In a rare public case of bipolitical chamber fellowship, Lt. Gov. Casey Cagle, in his role as president of the Senate, gave up his podium for a few minutes to a former state senator, newly elected House Speaker David Ralston.
“The last time I was in this podium, I was saying goodbye,” said Ralston, who served in the Senate from 1992 until 1998. “Now, I am here saying hello.”
But the appearance by Ralston, the first former senator to become House speaker, was more than a quick hello. Both Ralston and Cagle have vowed to work together to bring both chambers closer to each other. On Tuesday, for example, they issued a joint statement calling for all members of both chambers to voluntarily submit to more work furloughs.
“Even though he is leading the other chamber, the spirit of cooperation and collaboration is so refreshing,” Cagle said. “Georgians don’t care about Senate bills or House bills. They just want stuff done.”
Just hours before President Barack Obama was to speak to the nation in his State of the Union address, Ralston played a similar role. Sen. George Hooks (D-Americus), the dean of the Senate, said Ralston is the first speaker ever invited to address the Senate from the rostrum.
After Senate Sergeant at Arms Lorenzo Wallace announced Ralston's arrival, the speaker walked down the aisle, shaking hands and hugging members of the Senate.
“I have sat here for the last three sessions disappointed by the lack of cooperation between the two bodies,” said Sen. Ron Ramsey (D-Decatur). “They were like islands unto themselves. At some point, there has to be a common goal to serve the people. But there always seemed to be a lack of will from the House.”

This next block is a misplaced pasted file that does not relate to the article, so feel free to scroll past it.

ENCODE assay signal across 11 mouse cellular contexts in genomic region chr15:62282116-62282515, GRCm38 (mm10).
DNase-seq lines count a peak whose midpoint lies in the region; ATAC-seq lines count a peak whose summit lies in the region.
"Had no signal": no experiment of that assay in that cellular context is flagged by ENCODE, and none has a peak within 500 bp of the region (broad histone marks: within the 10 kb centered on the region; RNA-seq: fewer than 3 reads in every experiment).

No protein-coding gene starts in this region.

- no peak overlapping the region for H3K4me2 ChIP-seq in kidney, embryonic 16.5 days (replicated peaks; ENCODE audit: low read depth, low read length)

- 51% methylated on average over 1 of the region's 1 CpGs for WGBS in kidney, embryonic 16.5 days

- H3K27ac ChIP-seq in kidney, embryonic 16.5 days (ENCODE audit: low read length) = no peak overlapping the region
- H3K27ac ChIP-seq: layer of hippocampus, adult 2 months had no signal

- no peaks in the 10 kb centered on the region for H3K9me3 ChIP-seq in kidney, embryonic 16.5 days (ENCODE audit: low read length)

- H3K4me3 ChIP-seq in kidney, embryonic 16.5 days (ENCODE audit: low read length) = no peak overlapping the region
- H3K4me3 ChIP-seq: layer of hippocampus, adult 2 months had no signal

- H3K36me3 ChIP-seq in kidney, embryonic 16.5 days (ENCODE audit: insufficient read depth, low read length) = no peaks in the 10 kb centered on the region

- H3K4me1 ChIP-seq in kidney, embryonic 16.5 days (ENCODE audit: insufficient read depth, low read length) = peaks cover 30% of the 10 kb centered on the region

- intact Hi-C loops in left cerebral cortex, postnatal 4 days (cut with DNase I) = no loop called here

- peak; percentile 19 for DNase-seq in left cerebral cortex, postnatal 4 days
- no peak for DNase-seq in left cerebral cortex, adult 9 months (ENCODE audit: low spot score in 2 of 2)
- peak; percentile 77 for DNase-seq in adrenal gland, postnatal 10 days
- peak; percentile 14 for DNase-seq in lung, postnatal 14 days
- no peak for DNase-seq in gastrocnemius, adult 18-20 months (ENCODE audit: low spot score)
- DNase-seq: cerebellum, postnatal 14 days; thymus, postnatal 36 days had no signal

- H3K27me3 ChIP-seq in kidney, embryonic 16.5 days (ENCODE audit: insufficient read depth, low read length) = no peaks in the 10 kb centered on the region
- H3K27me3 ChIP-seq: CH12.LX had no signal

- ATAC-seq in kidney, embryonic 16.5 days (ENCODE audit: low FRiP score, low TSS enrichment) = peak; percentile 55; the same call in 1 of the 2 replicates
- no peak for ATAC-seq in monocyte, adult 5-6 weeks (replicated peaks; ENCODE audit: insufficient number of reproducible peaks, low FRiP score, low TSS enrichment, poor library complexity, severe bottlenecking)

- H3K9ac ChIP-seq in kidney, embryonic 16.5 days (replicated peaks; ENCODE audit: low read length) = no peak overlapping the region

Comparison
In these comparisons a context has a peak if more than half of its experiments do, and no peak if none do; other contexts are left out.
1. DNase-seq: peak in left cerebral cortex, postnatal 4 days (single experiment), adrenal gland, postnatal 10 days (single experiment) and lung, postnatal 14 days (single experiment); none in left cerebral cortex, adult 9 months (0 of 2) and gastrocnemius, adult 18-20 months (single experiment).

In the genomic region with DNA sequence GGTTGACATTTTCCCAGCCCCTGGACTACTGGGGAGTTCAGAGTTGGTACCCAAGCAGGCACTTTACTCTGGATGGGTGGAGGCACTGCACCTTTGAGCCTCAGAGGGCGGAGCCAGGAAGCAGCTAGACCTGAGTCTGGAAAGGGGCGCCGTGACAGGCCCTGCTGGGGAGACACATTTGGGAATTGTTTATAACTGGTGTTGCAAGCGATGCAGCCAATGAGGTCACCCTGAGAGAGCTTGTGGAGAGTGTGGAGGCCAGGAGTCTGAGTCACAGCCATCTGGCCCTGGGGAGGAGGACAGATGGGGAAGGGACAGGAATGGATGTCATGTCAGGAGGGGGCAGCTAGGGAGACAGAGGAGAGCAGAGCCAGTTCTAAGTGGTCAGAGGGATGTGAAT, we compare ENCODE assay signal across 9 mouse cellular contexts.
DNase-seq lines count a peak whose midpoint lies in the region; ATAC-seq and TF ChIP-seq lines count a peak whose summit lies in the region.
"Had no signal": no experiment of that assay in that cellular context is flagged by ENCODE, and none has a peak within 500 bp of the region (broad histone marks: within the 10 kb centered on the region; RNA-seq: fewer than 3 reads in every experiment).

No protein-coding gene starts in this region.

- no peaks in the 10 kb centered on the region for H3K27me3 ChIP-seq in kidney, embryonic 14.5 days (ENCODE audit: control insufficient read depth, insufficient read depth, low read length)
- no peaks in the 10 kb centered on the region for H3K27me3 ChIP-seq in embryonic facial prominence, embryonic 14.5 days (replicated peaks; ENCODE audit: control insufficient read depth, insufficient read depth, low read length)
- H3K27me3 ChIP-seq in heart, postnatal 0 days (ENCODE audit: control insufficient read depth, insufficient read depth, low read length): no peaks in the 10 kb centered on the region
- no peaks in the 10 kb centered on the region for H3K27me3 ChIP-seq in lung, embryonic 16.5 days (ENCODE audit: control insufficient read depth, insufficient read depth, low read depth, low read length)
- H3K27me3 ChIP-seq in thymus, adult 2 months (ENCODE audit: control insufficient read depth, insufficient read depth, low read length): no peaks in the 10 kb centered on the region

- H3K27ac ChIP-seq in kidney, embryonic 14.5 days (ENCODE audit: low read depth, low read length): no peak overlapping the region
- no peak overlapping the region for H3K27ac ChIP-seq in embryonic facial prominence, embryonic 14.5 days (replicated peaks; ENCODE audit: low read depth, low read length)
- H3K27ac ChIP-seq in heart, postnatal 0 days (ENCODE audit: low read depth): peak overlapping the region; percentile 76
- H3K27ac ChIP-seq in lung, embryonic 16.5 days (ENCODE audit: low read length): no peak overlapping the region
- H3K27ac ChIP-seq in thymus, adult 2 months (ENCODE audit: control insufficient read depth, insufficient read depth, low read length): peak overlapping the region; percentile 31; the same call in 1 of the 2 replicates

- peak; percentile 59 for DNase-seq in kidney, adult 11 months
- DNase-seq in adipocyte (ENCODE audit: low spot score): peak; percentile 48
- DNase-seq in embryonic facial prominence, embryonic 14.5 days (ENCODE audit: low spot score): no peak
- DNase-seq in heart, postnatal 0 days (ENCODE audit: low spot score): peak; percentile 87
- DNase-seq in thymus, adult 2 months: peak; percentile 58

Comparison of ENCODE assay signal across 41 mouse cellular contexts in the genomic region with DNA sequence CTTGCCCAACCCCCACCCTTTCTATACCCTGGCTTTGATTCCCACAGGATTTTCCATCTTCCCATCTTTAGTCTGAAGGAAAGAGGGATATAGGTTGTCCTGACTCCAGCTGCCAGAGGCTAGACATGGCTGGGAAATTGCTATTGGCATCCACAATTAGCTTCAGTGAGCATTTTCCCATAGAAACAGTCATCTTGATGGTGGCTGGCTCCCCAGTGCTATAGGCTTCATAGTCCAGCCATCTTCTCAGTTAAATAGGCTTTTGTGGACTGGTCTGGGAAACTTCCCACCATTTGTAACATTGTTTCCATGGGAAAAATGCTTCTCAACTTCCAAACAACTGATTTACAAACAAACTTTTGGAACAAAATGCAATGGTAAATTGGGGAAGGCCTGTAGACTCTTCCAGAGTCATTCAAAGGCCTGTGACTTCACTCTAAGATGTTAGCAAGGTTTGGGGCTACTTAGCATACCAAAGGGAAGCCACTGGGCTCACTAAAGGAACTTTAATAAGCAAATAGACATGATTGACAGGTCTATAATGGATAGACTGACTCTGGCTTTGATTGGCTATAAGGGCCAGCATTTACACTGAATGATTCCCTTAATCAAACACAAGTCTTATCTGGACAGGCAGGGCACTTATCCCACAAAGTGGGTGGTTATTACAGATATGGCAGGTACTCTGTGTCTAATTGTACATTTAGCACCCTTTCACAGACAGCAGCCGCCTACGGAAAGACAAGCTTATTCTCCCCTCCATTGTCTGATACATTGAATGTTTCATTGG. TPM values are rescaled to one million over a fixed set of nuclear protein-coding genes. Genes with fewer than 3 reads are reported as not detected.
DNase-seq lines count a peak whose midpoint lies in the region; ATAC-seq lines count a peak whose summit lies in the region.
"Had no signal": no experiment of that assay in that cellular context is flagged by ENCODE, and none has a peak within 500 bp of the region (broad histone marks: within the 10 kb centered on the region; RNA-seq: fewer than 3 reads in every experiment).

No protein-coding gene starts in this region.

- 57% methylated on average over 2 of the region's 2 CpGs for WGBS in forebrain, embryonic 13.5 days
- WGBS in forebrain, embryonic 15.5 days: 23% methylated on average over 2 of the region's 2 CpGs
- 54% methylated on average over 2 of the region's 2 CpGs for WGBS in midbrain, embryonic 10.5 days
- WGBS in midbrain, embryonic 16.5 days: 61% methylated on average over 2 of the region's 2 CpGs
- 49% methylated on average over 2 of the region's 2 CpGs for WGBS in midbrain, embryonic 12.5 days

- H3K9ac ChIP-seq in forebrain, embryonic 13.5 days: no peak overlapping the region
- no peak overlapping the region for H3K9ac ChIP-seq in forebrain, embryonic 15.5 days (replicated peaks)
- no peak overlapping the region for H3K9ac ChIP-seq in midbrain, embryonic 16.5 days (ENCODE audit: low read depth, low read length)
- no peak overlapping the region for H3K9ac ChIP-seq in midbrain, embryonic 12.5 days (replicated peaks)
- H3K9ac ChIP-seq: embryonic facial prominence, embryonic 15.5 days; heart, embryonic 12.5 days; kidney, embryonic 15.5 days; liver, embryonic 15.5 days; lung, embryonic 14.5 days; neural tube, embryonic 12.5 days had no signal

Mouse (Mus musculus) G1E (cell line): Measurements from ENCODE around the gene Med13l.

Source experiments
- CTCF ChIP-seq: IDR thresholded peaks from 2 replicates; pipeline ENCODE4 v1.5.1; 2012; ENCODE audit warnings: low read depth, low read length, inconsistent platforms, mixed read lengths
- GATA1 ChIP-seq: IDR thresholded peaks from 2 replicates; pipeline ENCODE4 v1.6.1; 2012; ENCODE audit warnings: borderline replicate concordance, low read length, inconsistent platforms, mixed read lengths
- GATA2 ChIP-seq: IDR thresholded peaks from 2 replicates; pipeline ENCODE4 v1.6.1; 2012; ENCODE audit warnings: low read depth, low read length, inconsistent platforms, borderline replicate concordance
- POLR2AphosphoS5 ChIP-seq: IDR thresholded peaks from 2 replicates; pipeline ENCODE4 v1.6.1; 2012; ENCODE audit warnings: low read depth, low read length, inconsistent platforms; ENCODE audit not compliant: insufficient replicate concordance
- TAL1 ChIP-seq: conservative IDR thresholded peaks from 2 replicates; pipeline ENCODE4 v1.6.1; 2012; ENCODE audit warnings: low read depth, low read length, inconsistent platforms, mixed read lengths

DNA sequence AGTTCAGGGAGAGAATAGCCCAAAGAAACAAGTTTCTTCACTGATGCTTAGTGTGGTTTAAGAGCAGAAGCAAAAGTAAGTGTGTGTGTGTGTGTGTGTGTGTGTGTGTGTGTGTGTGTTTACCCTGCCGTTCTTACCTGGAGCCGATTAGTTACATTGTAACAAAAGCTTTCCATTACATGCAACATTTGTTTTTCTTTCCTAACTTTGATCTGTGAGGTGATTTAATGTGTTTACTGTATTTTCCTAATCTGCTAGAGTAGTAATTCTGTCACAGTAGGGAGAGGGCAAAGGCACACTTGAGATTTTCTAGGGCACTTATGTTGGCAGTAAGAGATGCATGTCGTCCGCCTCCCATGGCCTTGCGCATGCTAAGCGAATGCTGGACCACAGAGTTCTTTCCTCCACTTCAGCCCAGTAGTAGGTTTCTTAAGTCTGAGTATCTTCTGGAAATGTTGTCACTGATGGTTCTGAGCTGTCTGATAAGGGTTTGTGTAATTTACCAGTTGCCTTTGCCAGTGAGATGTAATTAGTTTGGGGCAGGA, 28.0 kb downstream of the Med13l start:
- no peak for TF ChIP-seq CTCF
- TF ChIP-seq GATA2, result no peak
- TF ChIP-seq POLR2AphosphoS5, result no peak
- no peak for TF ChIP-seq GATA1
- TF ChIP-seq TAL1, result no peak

As Ralston spoke, the Senate chambers had the feel of a homecoming. More than a dozen former senators, including Atlanta Mayor Kasim Reed, visited the chamber for the occasion.
“There is a demand by the people that we work together to solve some of the issues we face in Georgia,” Ralston said. “I am asked all the time, ‘Why can’t y’all get along?’ Well, that is a hard question to answer. They don’t expect us to agree all the time, but they expect us to be respectful and civil and be able to sit down and come up with solutions to some of the issues that confront us.”
Administration Floor Leader Bill Cowsert (R-Athens), after Ralston had left, praised the speaker’s efforts.
“I think it is very refreshing to have Speaker Ralston express his desire to work with both bodies,” Cowsert said. “He wants to establish healthy working relationships. The citizens of Georgia are much less partisan than the press would portray. They really just want their problems addressed. Not internal bickering.”
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